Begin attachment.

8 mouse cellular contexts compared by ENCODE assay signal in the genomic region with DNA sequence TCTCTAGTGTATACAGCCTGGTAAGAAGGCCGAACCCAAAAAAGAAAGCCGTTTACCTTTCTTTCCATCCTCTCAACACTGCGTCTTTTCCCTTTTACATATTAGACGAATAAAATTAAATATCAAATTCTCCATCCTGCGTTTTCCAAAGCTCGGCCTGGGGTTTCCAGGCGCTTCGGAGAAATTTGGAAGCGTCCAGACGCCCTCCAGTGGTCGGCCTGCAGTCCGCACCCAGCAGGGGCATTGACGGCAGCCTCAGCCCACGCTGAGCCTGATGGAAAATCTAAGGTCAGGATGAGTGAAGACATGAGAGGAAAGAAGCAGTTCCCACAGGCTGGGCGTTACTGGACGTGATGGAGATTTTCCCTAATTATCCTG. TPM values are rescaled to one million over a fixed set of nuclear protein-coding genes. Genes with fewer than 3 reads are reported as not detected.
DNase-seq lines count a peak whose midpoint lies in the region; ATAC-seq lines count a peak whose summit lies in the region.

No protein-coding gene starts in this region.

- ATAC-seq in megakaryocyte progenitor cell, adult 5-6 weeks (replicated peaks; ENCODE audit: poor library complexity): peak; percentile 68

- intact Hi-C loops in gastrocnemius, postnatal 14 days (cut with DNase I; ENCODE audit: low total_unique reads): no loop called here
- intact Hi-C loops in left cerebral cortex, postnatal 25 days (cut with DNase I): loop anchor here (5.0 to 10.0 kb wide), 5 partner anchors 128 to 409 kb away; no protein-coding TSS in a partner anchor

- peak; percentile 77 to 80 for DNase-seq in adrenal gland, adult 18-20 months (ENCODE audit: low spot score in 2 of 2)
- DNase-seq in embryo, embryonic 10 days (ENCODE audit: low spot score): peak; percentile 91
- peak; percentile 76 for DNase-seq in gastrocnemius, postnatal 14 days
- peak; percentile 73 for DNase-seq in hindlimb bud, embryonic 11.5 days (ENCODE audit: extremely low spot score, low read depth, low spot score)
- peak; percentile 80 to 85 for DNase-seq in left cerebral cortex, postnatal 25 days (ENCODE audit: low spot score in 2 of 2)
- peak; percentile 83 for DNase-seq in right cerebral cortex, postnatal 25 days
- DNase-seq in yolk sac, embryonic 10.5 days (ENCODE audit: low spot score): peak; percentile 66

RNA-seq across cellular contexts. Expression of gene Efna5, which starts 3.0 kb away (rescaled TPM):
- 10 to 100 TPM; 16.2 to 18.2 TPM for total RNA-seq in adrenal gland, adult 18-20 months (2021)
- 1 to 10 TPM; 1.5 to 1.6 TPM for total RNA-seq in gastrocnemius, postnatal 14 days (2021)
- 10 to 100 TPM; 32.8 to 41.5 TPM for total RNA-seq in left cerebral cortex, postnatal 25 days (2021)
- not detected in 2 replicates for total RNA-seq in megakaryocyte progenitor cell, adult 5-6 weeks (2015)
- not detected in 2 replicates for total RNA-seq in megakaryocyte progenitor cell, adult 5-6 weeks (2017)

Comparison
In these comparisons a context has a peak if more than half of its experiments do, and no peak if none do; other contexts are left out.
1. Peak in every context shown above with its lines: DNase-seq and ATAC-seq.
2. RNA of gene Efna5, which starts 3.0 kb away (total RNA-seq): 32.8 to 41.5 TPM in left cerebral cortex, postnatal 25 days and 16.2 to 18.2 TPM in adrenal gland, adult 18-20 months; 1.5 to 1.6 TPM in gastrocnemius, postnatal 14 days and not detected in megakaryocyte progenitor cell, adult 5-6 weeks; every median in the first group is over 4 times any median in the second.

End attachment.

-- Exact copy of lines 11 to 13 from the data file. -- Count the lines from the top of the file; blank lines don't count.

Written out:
- peak; percentile 80 to 85 for DNase-seq in left cerebral cortex, postnatal 25 days (ENCODE audit: low spot score in 2 of 2)
- peak; percentile 83 for DNase-seq in right cerebral cortex, postnatal 25 days
- DNase-seq in yolk sac, embryonic 10.5 days (ENCODE audit: low spot score): peak; percentile 66